PATIENTS with mental illness are not happy about the way medications are prescribed and they want their voices heard by GPs.
The Mental Health Commission of NSW has received more than 200 submissions from patients, carers, doctors and nurses that provide insights into the “lived experience of medication use” in mental illness.
The summary report released on Wednesday reveals that patients would like GPs to inform them about all possible treatment options, involve them more in the decision-making process, and take their concerns seriously.
Some of the specific recommendations include:
- The prescription pad should not be reached for too quickly. Non-pharmacological options such as counselling, cognitive behaviour therapy and exercise should be offered first.
“Please don’t put us on medication until all the other stuff that actually works has been tried properly,” one patient said.
- Side effects must be part of up-front discussions about treatment options.
“I wish I was given information on what to expect or look out for to see if it was working correctly,” another patient said.
- The potential for sexual side effects should be discussed openly and honestly to help alleviate unnecessary shame.
A mental health nurse told the commission: “[Sexual dysfunction] has a cascading effect on many aspects of a client’s life, affecting their self-image, relationships and quality of life.”
- Better understanding is needed if a patient decides to go off their medication.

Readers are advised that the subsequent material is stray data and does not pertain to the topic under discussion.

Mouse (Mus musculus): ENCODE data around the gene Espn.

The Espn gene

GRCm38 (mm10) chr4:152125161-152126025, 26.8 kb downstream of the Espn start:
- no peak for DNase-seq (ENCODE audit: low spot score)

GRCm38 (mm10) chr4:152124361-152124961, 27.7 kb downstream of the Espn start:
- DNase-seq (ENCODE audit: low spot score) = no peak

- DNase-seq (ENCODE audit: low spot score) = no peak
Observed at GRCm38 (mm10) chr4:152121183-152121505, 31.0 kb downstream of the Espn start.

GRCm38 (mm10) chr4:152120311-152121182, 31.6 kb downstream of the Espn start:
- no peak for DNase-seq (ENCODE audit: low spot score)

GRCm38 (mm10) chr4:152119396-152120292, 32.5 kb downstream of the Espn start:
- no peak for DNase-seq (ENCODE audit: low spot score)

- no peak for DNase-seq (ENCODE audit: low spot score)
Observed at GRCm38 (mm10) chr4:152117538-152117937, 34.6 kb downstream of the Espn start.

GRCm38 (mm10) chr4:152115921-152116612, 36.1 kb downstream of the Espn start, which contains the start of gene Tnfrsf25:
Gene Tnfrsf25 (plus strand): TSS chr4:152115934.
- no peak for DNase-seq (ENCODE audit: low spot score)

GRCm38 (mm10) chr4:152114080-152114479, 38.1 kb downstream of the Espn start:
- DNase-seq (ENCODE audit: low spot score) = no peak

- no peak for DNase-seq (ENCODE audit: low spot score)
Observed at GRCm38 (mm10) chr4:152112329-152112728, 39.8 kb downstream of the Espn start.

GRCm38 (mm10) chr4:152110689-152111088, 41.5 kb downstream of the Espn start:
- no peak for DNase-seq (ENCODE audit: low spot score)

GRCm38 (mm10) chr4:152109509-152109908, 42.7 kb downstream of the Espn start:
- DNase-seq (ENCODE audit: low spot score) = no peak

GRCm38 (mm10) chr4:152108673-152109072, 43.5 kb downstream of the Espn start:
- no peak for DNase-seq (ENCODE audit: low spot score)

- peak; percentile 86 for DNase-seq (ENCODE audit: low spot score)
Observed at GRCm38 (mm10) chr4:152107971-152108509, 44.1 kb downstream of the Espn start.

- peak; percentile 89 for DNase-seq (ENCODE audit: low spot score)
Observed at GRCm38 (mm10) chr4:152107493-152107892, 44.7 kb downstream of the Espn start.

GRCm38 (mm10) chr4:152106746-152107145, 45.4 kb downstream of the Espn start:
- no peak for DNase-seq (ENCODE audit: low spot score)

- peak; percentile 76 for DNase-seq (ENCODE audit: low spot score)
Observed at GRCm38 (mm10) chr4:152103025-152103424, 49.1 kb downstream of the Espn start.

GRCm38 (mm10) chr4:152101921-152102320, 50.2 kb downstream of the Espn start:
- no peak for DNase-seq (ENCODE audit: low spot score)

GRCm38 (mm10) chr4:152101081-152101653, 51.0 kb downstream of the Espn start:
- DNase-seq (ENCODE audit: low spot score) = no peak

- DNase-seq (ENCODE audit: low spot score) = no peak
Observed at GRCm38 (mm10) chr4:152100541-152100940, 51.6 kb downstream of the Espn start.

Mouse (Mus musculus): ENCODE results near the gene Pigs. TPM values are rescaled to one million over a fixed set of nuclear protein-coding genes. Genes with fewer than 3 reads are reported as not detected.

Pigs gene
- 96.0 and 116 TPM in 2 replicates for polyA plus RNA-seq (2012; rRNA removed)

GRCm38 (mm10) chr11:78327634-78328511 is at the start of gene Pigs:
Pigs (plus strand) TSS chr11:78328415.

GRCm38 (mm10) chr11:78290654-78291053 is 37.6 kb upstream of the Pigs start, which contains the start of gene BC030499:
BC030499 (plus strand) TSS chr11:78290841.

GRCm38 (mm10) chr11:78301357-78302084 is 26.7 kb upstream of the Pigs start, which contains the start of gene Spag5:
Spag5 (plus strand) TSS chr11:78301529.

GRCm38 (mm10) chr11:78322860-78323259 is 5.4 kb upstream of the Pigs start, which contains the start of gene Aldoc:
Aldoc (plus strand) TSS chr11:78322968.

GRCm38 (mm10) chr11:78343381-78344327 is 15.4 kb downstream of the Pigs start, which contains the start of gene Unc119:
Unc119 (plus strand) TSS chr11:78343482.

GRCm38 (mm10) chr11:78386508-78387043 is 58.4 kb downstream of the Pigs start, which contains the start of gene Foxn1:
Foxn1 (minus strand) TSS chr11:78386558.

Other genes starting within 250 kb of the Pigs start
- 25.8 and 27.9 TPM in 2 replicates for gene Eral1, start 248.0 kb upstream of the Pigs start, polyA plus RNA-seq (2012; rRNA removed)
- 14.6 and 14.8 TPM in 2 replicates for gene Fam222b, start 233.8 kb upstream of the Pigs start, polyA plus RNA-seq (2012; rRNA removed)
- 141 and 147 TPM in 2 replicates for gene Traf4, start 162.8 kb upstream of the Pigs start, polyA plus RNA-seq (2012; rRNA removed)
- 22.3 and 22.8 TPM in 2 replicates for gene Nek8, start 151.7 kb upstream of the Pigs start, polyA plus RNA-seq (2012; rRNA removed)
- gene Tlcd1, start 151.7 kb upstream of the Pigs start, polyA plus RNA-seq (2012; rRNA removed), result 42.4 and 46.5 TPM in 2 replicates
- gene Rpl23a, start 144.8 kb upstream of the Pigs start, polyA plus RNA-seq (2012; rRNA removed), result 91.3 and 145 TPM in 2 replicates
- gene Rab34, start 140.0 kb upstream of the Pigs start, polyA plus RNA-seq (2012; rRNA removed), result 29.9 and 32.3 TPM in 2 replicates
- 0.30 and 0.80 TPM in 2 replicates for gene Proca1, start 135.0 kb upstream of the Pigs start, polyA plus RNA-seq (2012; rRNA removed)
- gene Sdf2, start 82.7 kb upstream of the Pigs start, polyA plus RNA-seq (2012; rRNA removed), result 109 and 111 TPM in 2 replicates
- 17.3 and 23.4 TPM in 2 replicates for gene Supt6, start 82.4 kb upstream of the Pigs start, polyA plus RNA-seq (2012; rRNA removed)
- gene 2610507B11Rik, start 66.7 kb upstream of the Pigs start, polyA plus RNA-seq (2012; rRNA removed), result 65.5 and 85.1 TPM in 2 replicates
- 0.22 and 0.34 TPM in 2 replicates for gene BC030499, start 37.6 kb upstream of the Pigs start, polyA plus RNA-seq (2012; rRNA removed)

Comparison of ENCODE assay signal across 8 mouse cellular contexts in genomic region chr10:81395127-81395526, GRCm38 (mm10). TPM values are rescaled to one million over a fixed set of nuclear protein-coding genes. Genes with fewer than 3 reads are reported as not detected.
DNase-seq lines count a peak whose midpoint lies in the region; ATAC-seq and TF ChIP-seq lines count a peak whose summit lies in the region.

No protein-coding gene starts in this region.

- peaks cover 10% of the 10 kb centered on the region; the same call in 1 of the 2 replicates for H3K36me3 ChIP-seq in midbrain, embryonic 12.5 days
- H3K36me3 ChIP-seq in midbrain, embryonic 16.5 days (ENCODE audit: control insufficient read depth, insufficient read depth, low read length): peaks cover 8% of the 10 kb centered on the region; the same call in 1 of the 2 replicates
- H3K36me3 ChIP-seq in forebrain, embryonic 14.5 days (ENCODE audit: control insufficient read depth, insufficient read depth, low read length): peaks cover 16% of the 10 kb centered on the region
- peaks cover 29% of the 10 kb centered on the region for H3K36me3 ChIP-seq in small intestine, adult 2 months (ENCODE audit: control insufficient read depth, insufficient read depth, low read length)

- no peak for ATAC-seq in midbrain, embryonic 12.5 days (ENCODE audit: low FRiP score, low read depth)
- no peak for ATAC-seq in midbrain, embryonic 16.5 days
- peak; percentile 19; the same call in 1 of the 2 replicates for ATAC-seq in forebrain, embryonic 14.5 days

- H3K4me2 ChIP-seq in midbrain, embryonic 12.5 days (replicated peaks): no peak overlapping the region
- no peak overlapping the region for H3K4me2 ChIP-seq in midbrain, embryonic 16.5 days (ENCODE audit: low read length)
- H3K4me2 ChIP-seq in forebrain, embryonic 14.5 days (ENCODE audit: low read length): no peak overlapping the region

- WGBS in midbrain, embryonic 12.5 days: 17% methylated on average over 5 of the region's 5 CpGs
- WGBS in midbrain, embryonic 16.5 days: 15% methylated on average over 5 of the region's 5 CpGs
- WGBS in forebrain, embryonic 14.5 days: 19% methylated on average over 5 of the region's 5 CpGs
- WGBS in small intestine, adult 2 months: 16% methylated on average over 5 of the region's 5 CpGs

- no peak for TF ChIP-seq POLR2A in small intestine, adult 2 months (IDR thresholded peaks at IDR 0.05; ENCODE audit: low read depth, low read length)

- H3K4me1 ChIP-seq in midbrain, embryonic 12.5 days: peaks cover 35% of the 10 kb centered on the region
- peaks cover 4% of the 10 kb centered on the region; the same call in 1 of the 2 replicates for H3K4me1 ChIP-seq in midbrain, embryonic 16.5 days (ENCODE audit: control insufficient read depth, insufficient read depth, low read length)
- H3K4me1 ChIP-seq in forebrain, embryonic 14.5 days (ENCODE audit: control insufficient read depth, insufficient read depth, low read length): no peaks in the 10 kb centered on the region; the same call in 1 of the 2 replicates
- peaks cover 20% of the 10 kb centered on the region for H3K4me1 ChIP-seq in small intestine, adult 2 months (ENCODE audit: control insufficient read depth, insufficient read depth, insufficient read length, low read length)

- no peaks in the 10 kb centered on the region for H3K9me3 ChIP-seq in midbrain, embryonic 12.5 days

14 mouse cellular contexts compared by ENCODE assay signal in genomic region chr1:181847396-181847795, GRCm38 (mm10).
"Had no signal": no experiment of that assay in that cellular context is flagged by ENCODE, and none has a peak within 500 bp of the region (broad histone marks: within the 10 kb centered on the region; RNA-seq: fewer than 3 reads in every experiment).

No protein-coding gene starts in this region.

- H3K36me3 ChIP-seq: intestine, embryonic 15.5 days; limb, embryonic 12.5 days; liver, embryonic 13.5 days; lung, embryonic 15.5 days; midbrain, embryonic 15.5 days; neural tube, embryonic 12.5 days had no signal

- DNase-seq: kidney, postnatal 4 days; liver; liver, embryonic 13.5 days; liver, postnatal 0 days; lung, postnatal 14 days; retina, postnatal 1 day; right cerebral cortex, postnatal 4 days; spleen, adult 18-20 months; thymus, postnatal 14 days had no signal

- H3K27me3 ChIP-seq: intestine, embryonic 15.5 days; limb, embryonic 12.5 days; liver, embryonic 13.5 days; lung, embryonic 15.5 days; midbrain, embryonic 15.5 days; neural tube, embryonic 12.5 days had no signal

“My GP was not happy when I told her about the experiment of going off meds when I went back to [see her about starting] again. Kindness and understanding is what is important for a person to learn from their mistakes and journey in life. Not being made to feel like a kid who doesn’t know what they are doing.”
- Every general practice should have a practice nurse who has experience in mental health.
“That way, any patient with mental health issues could be seen first by the nurse, who may be able to spend sufficient time with the patient to determine an appropriate intervention strategy,” one patient noted.
- Patients should not be made to feel like a failure if their condition d oes not improve.
“As a consumer I felt demeaned, powerless and desperate to feel better when none of the drugs helped at all and I was made to feel at fault,” one patient told the commission.
- GPs should have regular conversations with patients about how their medication is going and whether there is the possibility of safely reducing or ceasing the medication.
“Most of all, listen, listen, listen, listen to what the person with the mental illness is telling you about the medication. It is their feelings. It is their experience that really needs to be heard,” one patient recommended.